In Search of Omar Khayyam
by Dashti, Ali
pub. by Columbia University Press, NY, 1971 isbn 0-231-03188-2 LCCN - 77-168669 - - 276 p. - portrait, Introduction (16 pages) by L.Pl Elsell-Sutton, the translator from Persian to English
- Note on Transliteration
- Preface to the Persian Second Edition by Ali Dashti
- Appendix I. Biographical Notes = 12 page listing of various people and organizations and a short sketch on each from Abbasaids and Avicenna to Soltan Valad son or Rumi and Azmakhshari
- Appendix II. Glossary of technical terms 5 page listing from Allahu Akbar and Arafat to Sufiam and Zoroastrianism
- Bibliography - Index
This is a thorough examination of the poetical works, and mind of Omar Khayyam (sometimes spelled Omar Kayam in USA). Omar Khayyam (Ghiyashoddin Abolfath Omar b. Ebrahim Khayyami) was born in Nishapur in Northeast part of Persia in 1048 he died in 1122 (or perhaps in 1131) depending on which expert you believe.
During his life he was chiefly known as a mathematician, particularly in algebra. He was also known for his knowledge as a natural philosopher, knowing much about astronomy and nature. His book on Algebra - L Algevre d Omar Alkhayyami - was translated into French by F. Woepke in 1851.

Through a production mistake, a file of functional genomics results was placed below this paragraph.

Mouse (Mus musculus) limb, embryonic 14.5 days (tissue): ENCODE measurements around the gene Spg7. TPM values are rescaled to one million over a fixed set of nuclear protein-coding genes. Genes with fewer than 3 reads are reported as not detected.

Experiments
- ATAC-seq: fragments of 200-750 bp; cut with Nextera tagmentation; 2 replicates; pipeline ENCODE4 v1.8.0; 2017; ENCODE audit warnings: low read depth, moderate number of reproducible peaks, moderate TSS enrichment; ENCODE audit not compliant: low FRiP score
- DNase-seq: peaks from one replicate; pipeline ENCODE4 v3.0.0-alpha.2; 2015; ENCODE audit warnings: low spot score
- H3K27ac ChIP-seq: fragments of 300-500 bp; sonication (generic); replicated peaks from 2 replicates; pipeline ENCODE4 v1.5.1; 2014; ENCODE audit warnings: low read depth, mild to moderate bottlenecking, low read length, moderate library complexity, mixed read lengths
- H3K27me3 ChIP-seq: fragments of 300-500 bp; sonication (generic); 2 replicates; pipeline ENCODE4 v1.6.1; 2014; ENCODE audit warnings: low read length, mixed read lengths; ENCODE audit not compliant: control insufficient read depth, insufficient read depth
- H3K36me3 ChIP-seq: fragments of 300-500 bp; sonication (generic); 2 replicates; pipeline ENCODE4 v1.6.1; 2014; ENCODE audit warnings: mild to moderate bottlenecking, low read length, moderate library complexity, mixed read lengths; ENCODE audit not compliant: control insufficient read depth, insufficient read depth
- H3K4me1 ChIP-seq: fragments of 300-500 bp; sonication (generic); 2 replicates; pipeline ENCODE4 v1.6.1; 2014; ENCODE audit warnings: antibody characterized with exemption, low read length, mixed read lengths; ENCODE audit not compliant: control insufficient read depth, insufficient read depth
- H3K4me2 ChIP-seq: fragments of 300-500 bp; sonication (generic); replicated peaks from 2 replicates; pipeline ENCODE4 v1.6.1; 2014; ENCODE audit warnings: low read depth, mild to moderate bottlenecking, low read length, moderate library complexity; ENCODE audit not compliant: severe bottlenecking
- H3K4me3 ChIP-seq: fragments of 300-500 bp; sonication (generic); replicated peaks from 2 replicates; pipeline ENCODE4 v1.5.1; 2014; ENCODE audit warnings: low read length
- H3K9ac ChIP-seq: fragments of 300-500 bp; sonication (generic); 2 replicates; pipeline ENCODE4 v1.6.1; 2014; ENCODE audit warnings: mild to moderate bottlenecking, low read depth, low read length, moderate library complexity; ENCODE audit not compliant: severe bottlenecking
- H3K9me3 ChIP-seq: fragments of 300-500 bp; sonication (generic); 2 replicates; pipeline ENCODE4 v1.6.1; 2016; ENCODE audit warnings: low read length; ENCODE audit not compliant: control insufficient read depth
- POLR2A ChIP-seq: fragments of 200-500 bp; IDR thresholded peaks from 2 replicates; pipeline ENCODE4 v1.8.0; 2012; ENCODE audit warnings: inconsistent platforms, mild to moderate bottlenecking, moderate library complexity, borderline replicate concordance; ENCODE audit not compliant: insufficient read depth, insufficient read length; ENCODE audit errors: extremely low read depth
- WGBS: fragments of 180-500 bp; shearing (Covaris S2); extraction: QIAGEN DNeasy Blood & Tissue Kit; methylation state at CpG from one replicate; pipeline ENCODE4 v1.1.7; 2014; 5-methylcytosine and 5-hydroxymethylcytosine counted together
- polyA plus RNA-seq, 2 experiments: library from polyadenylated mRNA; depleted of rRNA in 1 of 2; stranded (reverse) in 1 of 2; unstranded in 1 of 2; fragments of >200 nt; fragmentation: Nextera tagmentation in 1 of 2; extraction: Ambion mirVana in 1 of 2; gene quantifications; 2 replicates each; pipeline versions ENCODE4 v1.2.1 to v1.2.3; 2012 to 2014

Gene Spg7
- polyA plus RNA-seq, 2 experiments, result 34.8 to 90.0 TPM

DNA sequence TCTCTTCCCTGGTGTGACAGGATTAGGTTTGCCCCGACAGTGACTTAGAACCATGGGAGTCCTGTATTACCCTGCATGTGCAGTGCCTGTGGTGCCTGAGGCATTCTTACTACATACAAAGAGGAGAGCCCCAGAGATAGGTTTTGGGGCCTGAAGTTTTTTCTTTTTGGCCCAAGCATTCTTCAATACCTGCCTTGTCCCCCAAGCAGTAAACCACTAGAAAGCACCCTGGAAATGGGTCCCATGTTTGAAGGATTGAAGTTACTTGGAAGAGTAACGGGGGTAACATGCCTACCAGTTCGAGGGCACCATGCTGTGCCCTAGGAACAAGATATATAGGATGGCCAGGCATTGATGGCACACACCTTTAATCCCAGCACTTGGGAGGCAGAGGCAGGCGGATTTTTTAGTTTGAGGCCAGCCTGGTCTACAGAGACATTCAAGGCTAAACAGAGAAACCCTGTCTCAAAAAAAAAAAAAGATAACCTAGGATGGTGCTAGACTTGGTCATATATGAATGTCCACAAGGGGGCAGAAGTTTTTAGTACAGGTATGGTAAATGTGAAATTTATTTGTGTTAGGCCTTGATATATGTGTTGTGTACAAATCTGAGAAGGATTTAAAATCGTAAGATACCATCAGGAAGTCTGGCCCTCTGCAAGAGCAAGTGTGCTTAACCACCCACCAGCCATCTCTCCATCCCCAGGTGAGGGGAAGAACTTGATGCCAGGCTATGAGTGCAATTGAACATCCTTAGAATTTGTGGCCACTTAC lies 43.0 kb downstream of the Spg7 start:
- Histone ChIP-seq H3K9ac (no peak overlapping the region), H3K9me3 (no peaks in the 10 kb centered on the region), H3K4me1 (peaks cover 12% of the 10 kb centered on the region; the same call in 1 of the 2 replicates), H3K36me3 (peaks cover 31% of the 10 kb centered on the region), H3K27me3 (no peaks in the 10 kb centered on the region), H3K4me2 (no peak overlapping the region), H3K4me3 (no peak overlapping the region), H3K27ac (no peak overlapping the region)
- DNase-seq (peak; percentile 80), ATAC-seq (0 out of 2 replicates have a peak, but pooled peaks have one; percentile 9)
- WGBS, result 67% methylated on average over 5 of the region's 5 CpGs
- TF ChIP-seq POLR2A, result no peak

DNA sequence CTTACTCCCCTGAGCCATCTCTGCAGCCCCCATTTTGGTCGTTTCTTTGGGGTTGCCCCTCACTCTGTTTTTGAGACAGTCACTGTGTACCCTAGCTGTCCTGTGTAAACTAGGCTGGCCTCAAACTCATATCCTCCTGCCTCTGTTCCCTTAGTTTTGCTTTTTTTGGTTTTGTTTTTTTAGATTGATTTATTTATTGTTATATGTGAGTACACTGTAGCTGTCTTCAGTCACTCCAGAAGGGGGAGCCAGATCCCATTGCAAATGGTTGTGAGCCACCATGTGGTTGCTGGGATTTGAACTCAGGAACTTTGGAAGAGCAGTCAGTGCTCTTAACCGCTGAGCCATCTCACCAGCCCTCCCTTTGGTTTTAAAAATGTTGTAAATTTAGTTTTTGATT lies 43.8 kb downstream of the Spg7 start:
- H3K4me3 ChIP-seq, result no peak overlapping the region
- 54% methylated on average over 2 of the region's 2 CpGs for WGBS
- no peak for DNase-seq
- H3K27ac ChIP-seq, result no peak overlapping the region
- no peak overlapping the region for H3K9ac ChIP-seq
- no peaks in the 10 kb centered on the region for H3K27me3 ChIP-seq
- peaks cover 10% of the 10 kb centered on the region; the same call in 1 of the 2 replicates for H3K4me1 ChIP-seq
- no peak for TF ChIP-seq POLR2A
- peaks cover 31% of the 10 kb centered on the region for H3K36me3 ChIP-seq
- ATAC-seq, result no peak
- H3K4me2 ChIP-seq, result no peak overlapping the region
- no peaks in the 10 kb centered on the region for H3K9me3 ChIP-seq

Short two-couplet (four line) poems are called roga'i (quatrains). The plural is roba'iyat. Thus the body of quatrains written by Omar Khayyam are often known as the robayat (rubiat) of Omar Khayyam.
Dashti first separates Khayyam's writings from many writings purported to be his. Over the centuries the number of quatrains has multiplied to be several times what are probably what are really his. Dashti uses style and content to come to his best guess at the "real" ones.
One quatrain which is very revealing of Omar Khayam's mind which is reproduced many times in this book is
Our elements were merged at His command
Why then did He disperse them once again?
For if the blend was good, why break it up?
If it was bad, whose was the fault but His ?
Khayyam seems obsessed with the futility of life. One is born (the potter makes us out of clay) and one dies (the potter smashes the pot he made.)
Then if life is futile why not enjoy it while we have life, with wine (considered sinful by his religion) and the company of women.
Several of the quatrains remind one that the dust one encounters might have once been a famous king or other personage of high estate. Which lead one to understand the equality of all people in the long run. The fact of death equals us all.
Some of the religious thinkers/writers who lived after Kayyam took serious issue with his philosophy, and these same religious writers have been counter attacked in more modern times.
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